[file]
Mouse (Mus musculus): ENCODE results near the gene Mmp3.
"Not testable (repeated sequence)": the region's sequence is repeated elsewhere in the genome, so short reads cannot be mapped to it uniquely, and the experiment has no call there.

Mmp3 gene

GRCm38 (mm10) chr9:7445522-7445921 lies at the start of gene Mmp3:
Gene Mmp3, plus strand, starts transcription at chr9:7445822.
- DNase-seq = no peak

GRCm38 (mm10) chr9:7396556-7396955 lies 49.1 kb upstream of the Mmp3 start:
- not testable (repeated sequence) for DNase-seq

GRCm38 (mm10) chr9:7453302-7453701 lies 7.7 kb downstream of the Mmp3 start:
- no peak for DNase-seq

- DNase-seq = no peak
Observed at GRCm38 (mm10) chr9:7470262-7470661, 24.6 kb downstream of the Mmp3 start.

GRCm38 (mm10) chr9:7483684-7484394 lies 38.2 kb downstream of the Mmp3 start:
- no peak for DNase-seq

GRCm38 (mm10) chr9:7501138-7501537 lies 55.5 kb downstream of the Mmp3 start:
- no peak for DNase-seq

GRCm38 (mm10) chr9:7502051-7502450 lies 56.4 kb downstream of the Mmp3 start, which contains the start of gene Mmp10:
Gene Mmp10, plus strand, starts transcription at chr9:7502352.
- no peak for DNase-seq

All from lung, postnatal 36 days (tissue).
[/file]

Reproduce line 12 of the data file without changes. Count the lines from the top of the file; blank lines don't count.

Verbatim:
Observed at GRCm38 (mm10) chr9:7470262-7470661, 24.6 kb downstream of the Mmp3 start.